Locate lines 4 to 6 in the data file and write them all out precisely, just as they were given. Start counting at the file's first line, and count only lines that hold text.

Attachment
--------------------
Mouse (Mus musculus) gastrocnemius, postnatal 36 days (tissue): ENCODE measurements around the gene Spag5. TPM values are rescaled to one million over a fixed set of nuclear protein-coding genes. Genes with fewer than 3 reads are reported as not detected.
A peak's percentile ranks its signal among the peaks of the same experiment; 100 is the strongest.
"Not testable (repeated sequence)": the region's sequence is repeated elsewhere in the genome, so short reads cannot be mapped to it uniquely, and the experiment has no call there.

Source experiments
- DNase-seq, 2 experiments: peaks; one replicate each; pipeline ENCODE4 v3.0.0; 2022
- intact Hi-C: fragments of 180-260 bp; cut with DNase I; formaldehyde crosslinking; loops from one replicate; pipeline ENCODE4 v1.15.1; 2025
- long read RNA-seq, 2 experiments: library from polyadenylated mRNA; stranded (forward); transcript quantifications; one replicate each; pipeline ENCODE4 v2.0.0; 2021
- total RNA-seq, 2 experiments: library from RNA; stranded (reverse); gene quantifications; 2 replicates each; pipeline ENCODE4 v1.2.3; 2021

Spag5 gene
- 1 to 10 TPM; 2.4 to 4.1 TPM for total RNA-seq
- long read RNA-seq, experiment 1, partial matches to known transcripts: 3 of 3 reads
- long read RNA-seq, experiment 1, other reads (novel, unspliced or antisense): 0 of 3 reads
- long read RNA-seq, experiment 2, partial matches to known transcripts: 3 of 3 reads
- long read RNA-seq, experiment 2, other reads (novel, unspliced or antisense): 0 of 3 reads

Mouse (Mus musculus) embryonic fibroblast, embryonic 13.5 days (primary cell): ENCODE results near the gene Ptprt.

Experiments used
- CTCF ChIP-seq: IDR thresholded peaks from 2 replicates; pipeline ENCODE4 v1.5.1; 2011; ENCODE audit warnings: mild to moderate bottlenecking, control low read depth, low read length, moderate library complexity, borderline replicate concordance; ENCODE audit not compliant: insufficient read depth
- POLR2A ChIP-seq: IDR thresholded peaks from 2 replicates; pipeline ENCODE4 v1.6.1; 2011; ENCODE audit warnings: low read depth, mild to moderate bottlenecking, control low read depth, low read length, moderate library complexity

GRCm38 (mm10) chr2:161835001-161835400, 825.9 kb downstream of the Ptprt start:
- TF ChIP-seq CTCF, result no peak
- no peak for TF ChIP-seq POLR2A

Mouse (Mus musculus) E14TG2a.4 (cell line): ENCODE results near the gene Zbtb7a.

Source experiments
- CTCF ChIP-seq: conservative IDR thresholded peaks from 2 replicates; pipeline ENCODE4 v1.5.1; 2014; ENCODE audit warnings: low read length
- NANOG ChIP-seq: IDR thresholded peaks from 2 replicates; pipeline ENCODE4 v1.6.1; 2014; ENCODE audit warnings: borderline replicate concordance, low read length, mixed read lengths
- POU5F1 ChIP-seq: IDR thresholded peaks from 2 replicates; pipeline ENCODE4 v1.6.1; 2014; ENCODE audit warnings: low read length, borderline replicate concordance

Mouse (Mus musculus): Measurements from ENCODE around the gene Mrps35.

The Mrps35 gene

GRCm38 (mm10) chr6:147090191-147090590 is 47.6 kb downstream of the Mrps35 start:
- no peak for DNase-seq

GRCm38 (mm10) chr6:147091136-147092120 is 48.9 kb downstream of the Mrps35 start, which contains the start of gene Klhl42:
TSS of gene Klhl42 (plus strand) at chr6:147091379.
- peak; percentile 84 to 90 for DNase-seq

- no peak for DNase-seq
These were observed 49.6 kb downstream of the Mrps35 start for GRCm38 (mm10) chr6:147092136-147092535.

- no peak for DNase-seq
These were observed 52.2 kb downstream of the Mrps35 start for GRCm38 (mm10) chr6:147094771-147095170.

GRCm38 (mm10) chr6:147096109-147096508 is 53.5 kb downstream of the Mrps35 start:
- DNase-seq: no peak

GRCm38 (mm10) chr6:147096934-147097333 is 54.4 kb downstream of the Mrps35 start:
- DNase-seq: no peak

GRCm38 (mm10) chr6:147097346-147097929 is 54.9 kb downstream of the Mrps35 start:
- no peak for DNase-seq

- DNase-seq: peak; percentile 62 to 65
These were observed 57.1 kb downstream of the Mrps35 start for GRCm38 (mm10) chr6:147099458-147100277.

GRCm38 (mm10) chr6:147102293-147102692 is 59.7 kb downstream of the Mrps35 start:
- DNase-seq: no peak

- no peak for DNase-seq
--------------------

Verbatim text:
Source experiments
- DNase-seq, 2 experiments: peaks; one replicate each; pipeline ENCODE4 v3.0.0; 2022
- intact Hi-C: fragments of 180-260 bp; cut with DNase I; formaldehyde crosslinking; loops from one replicate; pipeline ENCODE4 v1.15.1; 2025